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Prof. Eugene Murphy - Profile

photo of Prof. Eugene Murphy Science Leader


+44 (0)1223 221400

British Antarctic Survey
Madingley Road, High Cross
Cambridge Cambridgeshire CB3 0ET United Kingdom

Biography

Professor Eugene Murphy

Is the Science Leader of the Ecosystems Programme of the British Antarctic Survey (BAS), which is part of the Natural Environment Research Council (NERC).  He is also an Individual Merit Promotion Scientist (IM Band 3) and a visiting Professor at the University of Newcastle.  He has a BSc in Marine Biology and a PhD in fisheries science and modelling and has over 29 years research experience.  In 2009 Eugene was appointed the Science Leader of the Ecosystems programme, which is part of the BAS programme: Polar Science for Planet Earth.  Over the previous 10 years he led two large research programmes examining the dynamics of Southern Ocean ecosystems.  His research background is in ocean ecosystem science and ecological modelling, with expertise in population dynamics, food webs, physical and biological process interactions, biogeochemistry, fisheries science.  He has undertaken and led research projects on data analyses and modelling and at sea studies, including as lead scientist in the Antarctic.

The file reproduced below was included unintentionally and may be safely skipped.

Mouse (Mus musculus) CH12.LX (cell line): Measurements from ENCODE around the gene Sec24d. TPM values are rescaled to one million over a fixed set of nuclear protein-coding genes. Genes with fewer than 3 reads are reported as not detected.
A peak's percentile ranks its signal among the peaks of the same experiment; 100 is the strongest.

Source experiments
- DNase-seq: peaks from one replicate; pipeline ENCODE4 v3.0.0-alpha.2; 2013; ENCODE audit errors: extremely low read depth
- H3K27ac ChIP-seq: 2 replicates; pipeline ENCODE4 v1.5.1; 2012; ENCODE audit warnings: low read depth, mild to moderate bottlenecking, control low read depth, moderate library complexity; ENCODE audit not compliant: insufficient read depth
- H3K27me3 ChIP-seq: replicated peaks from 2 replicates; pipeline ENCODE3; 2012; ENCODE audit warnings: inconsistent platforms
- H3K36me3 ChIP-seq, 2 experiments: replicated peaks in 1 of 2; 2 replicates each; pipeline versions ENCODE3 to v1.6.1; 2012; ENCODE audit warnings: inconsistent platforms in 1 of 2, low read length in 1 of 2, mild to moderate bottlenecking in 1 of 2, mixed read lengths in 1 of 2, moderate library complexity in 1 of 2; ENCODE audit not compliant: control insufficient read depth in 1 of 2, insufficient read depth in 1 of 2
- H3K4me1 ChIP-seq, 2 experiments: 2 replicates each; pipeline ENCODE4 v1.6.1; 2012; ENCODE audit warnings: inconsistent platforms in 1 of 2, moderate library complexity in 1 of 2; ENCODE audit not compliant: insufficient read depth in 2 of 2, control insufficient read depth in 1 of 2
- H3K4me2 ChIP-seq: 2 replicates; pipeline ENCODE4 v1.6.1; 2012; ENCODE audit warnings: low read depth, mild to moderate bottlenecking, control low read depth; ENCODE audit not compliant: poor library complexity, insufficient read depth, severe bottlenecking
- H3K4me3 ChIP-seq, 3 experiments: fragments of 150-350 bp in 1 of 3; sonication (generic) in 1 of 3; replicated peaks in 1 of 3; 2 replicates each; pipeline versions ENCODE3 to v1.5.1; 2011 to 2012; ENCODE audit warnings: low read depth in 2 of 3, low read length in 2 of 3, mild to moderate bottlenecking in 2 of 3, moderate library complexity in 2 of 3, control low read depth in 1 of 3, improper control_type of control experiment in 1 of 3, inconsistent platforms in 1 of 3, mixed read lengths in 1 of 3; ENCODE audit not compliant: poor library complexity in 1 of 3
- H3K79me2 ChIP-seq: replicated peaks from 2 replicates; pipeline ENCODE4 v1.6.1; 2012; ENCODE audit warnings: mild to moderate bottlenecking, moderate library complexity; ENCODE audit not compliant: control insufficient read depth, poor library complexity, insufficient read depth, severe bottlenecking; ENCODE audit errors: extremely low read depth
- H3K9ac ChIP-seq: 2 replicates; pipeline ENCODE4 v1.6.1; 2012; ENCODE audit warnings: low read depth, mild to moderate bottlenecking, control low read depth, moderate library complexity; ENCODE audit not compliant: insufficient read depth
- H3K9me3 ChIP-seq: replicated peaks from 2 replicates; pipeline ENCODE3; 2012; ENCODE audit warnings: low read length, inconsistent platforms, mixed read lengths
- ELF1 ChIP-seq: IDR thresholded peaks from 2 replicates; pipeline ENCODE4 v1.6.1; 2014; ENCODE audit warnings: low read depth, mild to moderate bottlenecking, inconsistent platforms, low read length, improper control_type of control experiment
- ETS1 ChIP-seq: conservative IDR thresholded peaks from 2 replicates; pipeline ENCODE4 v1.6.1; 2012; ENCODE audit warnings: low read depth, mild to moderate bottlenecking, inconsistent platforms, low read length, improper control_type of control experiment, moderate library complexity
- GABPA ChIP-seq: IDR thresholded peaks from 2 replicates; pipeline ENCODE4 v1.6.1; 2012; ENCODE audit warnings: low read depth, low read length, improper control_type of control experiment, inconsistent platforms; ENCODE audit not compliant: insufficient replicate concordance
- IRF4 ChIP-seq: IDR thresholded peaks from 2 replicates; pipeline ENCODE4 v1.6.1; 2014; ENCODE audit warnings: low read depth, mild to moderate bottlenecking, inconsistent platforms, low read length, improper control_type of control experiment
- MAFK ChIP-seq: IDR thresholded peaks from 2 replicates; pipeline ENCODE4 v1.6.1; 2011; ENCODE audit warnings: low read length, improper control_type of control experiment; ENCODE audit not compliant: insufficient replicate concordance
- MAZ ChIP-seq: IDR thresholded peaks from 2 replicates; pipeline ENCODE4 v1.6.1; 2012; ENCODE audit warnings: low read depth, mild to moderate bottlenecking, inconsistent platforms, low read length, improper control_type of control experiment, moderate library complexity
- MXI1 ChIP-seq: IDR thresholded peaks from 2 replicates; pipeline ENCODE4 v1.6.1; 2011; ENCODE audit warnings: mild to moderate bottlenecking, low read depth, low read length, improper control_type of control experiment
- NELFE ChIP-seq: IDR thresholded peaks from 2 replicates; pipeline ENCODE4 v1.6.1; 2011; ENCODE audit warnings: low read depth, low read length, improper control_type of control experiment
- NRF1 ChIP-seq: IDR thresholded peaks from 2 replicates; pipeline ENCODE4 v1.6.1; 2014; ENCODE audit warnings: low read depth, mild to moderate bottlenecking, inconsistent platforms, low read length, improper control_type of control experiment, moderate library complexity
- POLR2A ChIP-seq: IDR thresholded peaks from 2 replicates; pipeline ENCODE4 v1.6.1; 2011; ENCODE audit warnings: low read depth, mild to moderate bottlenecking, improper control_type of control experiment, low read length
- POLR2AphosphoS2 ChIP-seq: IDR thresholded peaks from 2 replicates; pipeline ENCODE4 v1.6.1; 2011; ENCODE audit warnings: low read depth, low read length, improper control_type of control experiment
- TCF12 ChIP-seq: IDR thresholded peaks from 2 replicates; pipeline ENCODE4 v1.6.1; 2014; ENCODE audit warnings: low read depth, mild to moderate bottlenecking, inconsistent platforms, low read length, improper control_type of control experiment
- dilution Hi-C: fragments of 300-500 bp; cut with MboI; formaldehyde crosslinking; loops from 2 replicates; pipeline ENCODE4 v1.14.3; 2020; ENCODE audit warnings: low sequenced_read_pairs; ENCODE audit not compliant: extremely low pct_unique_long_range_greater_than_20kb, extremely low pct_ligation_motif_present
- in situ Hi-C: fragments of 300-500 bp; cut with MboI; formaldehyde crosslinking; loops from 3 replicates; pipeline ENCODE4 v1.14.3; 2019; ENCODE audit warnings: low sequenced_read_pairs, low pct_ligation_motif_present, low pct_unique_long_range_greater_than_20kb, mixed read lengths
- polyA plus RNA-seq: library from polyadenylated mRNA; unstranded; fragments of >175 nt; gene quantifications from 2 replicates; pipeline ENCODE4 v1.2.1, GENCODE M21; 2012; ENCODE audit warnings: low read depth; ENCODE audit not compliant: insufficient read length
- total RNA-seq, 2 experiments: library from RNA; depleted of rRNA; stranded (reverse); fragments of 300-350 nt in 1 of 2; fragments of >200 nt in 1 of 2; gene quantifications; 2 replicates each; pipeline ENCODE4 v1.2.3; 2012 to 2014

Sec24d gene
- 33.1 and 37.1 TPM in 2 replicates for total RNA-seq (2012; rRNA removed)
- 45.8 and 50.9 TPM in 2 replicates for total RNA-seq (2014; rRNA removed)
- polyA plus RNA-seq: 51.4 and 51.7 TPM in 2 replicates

Eugene has published over 100 peer-reviewed articles across a wide range of marine science.   He has served on a range of national and international grant and programme review bodies over the last 20 years.  During that time he has been active in the development of science in the Southern Ocean to address issues of fishery management and sutainability under the Commission for Conservation of Antarctic Marine Living Resources (CCAMLR).  He was involved in the IGBP Global Ocean Ecosystem Dynamics Programme (GLOBEC) in aspects of ocean ecosystem modelling and Southern Ocean science for over 10 years.  More recently he led the development of the international Integrating Climate and Ecosystem Dynamics Southern Ocean programme (ICED), developing analyses of circumpolar Southern Ocean ecosystems.   He is also currently a member of the scientific steering committee of the IGBP global ocean programme Integrating Marine Biogeochemistry and Ecosystems Research (IMBER).